Volkswagen Wants to Move One Million Electric Vehicles Annually by 2025
Key to Volkswagen’s lofty electric vehicle sales target is its new MEB modular platform, designed around batteries instead of internal combustion.
Volkswagen reportedly aims to sell one million electric vehicles per year by 2025.
Its first step will be to sell 150,000 electric vehicles worldwide in 2020 on its upswing toward a million annually by 2025, as reported by CNET. This rapid growth will supposedly be accomplished using a new electric vehicle-only platform, which Volkswagen calls "MEB."
MEB is a modular electric vehicle platform designed by Volkswagen, its name a German acronym for what translates as "modular electric toolkit." The primarily-steel chassis system will underpin all of the automaker's electric vehicles for at least the next several years, all of which will wear the company's "I.D." EV designator, which currently appears on Volkswagen's I.D. Buzz, Crozz, Vizzion, and soon, other electric concept vehicles.
By default, the MEB platform is rear-wheel-drive, using an AC induction motor on the front axle, though all-wheel-drive propulsion with synchronous AC induction motors will be doable. High-performance electric vehicles on the MEB platform will reportedly use altered gear ratios in their single-speed transmissions and adjusted software that will allow more juice to flow through these AC motors—no special power units will be developed for VW's quick EVs.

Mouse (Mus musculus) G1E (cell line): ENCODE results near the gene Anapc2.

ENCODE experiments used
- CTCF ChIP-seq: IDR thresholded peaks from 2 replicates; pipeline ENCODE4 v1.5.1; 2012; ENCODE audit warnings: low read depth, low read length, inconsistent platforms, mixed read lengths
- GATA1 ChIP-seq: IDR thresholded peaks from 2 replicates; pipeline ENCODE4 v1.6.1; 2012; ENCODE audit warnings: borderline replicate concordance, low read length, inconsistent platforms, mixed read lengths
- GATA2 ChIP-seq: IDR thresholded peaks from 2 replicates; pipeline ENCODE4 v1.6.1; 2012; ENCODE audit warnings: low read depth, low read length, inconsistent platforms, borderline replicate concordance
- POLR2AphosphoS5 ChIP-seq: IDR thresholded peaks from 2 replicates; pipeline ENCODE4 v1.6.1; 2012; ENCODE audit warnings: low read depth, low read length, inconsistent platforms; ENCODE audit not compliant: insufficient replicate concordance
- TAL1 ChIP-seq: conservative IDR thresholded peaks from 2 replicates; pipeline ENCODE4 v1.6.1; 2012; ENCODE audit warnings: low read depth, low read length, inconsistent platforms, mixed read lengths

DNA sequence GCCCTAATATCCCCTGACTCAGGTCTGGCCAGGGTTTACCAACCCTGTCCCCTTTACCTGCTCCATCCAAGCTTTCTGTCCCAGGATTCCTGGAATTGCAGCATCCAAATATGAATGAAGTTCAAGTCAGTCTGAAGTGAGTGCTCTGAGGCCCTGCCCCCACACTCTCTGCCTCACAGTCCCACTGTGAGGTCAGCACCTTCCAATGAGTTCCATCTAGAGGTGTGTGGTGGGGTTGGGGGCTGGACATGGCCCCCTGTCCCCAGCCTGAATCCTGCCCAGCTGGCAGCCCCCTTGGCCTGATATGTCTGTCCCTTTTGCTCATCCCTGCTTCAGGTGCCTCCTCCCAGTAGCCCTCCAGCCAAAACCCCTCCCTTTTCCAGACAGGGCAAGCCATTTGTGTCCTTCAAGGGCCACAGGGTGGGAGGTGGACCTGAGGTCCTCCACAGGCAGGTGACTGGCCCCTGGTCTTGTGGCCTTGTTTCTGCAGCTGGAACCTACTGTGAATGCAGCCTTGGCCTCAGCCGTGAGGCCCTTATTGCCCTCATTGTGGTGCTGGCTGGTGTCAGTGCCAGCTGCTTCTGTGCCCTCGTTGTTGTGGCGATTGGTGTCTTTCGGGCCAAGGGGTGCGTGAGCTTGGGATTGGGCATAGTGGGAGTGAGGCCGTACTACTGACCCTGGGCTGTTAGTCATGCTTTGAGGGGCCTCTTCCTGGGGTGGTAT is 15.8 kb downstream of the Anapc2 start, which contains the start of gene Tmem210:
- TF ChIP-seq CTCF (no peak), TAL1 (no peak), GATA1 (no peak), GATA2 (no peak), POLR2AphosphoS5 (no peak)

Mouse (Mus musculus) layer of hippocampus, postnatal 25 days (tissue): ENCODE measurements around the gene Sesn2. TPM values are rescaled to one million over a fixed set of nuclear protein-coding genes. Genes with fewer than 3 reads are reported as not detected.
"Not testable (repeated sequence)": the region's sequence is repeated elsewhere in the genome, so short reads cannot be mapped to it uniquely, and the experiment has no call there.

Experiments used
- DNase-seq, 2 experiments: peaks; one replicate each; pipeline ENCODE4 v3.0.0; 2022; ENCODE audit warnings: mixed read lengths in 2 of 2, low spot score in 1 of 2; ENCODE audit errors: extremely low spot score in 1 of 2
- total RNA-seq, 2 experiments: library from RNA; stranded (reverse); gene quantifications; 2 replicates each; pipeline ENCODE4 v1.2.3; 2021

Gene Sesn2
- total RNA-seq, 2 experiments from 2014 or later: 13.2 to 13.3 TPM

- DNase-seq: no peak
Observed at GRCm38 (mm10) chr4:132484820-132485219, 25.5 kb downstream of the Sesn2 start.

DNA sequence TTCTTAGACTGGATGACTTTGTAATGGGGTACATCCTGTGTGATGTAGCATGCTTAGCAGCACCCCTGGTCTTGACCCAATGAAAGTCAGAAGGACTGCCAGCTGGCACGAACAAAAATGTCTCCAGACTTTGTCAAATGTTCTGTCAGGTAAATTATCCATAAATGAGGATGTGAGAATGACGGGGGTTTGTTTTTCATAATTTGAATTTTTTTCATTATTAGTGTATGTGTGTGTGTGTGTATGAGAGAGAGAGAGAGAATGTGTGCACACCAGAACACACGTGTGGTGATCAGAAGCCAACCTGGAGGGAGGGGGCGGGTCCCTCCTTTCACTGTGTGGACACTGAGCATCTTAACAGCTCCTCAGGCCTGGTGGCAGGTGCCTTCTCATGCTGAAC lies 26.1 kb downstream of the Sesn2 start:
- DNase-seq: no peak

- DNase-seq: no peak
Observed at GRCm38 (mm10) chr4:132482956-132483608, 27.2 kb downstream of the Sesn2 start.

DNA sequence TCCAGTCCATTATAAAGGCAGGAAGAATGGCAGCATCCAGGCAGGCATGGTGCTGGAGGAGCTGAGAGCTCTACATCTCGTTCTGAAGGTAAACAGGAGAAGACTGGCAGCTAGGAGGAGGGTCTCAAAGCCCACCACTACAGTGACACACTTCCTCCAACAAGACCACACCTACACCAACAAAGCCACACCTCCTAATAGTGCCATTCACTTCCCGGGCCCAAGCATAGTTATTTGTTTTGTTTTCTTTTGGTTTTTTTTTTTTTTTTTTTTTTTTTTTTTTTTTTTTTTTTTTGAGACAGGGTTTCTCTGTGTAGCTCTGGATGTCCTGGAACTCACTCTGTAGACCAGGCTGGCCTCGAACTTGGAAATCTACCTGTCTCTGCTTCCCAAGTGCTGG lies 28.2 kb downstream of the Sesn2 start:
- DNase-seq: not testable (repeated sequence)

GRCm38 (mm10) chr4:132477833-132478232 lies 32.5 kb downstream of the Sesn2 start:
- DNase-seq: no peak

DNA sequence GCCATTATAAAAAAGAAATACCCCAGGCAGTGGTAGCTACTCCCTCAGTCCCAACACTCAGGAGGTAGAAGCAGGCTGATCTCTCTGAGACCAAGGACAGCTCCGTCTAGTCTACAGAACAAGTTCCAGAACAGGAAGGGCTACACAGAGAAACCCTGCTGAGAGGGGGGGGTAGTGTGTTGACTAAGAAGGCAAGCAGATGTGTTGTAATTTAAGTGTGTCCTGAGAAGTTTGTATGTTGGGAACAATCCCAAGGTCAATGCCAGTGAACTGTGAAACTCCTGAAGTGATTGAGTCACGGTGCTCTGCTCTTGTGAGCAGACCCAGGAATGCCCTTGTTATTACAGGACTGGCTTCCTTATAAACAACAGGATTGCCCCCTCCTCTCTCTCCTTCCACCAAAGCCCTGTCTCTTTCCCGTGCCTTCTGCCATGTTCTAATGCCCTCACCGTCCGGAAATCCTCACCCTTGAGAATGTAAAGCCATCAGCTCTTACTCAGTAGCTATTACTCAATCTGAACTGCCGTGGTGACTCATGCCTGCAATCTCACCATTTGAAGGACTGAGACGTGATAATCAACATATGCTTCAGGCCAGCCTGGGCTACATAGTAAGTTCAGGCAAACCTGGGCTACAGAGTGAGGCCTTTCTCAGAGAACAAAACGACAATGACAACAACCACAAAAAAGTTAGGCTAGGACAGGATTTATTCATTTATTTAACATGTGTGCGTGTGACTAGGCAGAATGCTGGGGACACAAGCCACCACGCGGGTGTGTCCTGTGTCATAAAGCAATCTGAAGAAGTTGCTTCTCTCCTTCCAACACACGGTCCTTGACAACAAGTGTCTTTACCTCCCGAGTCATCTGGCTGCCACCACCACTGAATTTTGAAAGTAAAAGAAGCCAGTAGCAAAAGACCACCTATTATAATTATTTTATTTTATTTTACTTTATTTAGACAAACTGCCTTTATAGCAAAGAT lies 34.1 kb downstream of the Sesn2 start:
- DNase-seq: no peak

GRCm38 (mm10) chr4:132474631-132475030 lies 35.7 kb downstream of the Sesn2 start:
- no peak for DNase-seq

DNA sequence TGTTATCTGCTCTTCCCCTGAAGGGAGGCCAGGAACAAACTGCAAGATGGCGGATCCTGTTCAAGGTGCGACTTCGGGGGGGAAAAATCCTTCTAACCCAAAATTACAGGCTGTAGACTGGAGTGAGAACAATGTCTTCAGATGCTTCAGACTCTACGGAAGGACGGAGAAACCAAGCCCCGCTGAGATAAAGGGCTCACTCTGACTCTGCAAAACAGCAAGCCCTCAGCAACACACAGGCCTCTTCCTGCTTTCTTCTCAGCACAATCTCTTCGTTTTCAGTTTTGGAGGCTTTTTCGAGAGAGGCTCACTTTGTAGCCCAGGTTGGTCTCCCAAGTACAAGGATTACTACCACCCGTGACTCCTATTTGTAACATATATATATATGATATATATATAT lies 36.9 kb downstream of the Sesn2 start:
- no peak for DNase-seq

Volkswagen has reportedly prepared the MEB platform to accept technologies not yet developed or in use by Volkswagen Auto Group. These include architecture for inductive charging, augmented reality head-up driver displays, and autonomous driving technology when it becomes available (no vehicles today are autonomous).
CNET reports that MEB vehicles will use at least two tiers of battery packs, identifying a range of 48 kilowatt-hours to 64 kWh on the low end, and 80 to 82 kWh on the upper end, though they neglect to mention the 111 kWh option found in both I.D. Buzz concept vehicles so far. The 111 kWh battery is good for up to 340 miles of range according to modern World Harmonized Light Vehicle Test Procedure standard, which is more conservative than Europe's old NEDC procedure, but still more liberal than the United States' EPA standards. CNET reports that most of the MEB platform battery lineup will offer a range between 175 and 300 miles and that they will be supplied by LG and Samsung to avoid supply chain hiccups.
Fast-charging options will reportedly be 100-kilowatt units at launch (Tesla Superchargers are 90 kW), and there are plans for 125 kW compatibility down the line, good enough for 6.2 miles of range regeneration per minute of charge. Every one of VW's 4,000 European dealers will have at least three charge stations by 2020, and charging infrastructure will be expanded elsewhere by companies like Ionity, which plans to construct 400 fast-charging stations throughout Europe on its major highways.
Production of the first I.D. vehicle, a Golf-sized hatchback, will reportedly kick off in 2019 for sale in Europe in 2020 and will be followed by the Crozz crossover, Buzz bus, and Vizzion sedan. They will reportedly comprise but a handful of 27 I.D. products available worldwide by 2022.